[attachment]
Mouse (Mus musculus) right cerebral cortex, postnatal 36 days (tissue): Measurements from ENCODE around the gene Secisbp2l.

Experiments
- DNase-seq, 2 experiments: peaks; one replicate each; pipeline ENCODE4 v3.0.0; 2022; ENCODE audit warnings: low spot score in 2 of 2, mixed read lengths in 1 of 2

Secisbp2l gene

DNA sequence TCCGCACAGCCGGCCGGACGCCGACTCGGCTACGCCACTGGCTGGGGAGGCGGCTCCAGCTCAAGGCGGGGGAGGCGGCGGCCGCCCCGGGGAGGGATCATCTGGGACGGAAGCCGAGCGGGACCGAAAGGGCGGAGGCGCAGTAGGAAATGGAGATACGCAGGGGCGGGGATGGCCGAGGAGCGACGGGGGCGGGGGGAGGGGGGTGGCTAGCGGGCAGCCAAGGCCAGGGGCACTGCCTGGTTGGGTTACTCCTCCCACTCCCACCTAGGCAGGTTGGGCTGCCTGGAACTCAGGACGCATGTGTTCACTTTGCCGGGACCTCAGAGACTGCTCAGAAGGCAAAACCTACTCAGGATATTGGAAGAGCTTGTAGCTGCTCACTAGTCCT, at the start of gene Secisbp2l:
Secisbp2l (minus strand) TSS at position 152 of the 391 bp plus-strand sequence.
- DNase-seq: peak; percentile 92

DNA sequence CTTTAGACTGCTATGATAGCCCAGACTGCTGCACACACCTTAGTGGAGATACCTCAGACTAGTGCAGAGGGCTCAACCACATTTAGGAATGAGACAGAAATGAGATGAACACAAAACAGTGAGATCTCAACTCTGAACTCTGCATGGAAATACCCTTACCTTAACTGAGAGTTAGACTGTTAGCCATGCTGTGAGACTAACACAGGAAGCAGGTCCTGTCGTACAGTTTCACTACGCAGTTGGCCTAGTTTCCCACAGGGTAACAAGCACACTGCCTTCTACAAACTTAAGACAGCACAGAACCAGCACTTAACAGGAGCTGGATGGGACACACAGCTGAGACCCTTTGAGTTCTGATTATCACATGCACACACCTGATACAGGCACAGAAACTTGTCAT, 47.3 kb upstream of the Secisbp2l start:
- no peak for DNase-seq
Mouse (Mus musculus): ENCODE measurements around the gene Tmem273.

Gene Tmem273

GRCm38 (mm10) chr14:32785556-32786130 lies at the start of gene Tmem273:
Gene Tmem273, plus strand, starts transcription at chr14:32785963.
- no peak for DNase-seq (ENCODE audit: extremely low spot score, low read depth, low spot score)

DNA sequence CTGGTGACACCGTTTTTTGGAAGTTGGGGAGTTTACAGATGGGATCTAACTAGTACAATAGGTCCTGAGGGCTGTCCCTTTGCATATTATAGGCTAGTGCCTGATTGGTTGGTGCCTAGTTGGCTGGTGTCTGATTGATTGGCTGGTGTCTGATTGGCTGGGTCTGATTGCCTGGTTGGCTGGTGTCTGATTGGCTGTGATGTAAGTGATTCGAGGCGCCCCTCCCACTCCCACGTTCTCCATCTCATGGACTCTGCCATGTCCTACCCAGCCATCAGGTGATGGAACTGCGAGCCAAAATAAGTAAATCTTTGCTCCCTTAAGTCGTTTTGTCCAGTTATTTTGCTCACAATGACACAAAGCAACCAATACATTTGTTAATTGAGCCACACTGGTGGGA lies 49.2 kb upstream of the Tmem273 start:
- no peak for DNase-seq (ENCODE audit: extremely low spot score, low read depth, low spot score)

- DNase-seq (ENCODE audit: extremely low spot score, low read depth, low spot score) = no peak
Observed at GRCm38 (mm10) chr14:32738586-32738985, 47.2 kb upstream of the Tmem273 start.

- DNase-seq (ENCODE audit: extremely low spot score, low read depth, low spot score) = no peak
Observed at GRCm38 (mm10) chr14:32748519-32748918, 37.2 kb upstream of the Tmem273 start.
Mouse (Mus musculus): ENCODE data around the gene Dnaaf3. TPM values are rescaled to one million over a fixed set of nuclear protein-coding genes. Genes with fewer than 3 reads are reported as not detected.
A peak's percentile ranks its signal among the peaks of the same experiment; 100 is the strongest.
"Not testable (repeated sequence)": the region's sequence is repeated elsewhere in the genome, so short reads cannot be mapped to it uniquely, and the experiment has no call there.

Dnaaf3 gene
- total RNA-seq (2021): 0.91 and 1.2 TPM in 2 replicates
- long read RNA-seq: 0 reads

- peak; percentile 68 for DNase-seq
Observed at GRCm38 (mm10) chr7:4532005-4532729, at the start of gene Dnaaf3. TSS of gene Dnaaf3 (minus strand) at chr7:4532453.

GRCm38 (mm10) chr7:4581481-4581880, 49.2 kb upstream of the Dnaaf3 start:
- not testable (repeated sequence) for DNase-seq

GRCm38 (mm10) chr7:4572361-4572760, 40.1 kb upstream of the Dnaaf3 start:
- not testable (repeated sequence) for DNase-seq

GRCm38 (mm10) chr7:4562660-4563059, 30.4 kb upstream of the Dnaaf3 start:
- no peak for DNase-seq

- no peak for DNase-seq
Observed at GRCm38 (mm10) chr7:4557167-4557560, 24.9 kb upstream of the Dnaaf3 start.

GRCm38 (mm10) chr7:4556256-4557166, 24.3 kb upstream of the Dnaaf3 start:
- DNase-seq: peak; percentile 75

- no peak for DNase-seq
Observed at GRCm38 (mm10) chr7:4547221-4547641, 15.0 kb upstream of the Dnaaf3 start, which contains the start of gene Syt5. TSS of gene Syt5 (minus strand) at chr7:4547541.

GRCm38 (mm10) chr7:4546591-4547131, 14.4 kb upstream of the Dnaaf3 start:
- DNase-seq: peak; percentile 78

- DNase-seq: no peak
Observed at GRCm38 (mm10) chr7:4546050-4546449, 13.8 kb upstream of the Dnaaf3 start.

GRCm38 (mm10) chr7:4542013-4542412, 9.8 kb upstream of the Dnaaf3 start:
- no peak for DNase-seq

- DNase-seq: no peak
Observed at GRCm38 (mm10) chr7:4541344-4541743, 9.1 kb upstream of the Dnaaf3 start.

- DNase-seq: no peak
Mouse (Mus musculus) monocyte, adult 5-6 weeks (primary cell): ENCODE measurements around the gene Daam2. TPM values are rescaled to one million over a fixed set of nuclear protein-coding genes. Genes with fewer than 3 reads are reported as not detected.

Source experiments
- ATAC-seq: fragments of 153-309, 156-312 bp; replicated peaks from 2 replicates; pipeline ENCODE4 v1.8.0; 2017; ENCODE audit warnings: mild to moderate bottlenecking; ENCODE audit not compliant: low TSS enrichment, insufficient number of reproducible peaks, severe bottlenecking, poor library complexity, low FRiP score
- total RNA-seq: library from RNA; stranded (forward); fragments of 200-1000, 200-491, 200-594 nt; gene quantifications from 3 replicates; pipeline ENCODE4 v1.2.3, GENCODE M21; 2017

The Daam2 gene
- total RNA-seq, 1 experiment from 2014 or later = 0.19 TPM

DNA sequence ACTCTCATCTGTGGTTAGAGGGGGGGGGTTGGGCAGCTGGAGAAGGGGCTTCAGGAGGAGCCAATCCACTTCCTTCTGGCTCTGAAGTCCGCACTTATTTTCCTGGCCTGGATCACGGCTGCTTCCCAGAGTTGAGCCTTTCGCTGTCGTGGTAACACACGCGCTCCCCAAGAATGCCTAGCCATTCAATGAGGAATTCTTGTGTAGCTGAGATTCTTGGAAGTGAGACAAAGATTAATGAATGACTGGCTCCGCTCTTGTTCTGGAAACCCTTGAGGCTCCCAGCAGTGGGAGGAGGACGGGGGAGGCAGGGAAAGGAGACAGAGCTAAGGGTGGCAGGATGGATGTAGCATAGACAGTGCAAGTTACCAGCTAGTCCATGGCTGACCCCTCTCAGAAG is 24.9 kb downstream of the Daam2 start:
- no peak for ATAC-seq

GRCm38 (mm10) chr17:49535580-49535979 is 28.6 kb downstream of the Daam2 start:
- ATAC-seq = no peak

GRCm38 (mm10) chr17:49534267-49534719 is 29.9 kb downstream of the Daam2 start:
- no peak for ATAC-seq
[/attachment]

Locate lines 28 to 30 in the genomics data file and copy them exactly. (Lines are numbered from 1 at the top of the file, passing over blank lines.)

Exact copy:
Observed at GRCm38 (mm10) chr7:4532005-4532729, at the start of gene Dnaaf3. TSS of gene Dnaaf3 (minus strand) at chr7:4532453.

GRCm38 (mm10) chr7:4581481-4581880, 49.2 kb upstream of the Dnaaf3 start:
- not testable (repeated sequence) for DNase-seq